GUYSON CORP. introduced a lean robotic blast system recently that is designed for single-piece-flow processing of precision components and is offered with special adaptations for shot peening or surface preparation of turbine buckets and blades. The Model RB-600 is available in suction-blast or pressure-blast versions, and is compatible with the full spectrum of shot and grit blasting or peening media.
A 6-axis Fanuc Robotics LR Mate 200iC robot arm rigidly suspended from the removable roof of the RB-600 blast cabinet directs a single blast gun or pressure nozzle. Nozzle motion is coordinated with component rotation by a servomotor-driven spindle that is controlled as a seventh axis of robotic motion, enabling the correct blast gun stand-off distance, angle to the substrate and surface speed to be accurately and constantly maintained as the robotic blast machine follows the contours of complex-shaped parts during the programmed impact treatment routine.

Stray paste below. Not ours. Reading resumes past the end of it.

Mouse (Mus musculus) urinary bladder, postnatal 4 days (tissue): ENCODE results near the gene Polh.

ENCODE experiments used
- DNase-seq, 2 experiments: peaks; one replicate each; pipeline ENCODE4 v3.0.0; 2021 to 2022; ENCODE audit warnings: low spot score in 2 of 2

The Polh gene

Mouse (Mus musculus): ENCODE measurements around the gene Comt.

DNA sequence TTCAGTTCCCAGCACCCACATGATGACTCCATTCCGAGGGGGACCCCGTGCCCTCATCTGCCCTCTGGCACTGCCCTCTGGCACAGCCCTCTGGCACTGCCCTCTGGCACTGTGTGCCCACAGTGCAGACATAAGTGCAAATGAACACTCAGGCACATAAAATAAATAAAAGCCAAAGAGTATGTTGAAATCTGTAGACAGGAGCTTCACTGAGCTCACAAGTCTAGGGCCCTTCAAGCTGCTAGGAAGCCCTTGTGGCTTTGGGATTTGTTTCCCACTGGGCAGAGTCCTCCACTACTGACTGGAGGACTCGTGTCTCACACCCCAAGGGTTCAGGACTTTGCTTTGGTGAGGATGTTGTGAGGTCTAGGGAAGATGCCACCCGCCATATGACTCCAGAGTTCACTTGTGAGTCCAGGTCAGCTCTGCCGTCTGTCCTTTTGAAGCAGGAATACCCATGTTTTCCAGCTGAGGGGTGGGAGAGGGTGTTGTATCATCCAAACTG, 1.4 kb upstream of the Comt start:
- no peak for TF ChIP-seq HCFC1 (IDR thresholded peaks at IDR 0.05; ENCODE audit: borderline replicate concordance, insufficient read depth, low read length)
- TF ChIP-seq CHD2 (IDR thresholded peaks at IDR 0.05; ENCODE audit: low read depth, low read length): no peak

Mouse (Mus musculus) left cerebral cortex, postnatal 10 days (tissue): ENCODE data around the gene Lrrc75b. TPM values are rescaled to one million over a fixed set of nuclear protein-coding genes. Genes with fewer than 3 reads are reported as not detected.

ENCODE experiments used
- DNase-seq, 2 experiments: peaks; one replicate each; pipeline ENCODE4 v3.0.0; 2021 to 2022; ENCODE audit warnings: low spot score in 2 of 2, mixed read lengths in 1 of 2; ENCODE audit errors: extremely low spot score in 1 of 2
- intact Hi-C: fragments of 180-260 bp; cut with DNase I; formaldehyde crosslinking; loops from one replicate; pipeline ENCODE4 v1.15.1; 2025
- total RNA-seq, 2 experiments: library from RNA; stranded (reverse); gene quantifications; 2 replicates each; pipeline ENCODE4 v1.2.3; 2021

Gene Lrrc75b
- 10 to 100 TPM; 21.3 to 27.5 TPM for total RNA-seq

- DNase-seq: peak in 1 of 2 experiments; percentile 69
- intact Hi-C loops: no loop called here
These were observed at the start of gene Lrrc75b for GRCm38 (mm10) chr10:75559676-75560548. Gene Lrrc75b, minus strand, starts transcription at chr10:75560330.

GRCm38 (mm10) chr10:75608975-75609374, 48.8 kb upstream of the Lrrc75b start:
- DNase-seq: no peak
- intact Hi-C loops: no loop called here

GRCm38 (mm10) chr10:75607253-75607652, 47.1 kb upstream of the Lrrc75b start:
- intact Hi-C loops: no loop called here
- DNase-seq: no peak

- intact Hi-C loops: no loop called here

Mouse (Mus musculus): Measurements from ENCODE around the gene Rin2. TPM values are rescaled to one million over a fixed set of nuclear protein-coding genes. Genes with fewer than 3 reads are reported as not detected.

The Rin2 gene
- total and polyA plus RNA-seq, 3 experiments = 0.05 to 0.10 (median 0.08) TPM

Compared to multiple-gun automatic blast machines in which the nozzle angles required for coverage of a particular component are approximated, the RB-600 uses, at minimum, half the compressed air, delivering substantial energy savings as it precisely executes the process recipe for each separate component. Set-up time, gun adjustment and trial runs for changeover to process a different part are eliminated by the robotic blast system.
To simplify loading and unloading of parts, the rotary spindle and component-holding fixture are mounted on the gear motor-actuated flip-down door of the RB-600 robotic blast system, so blasting operations are performed with the spindle in a horizontal position, and unload/load while it is oriented vertically within easy reach of the operator. For shot peening of turbine blade roots or for grit-blast surface preparation in the coatings work cell, purge air is supplied to the spindle base, and a swing clamp is provided to press and seal the bucket and its urethane rubber mask against the part-holding fixture, forcing a flow of compressed air through the cooling vents of the hollow blade to prevent entrapment of blasting media particles inside components.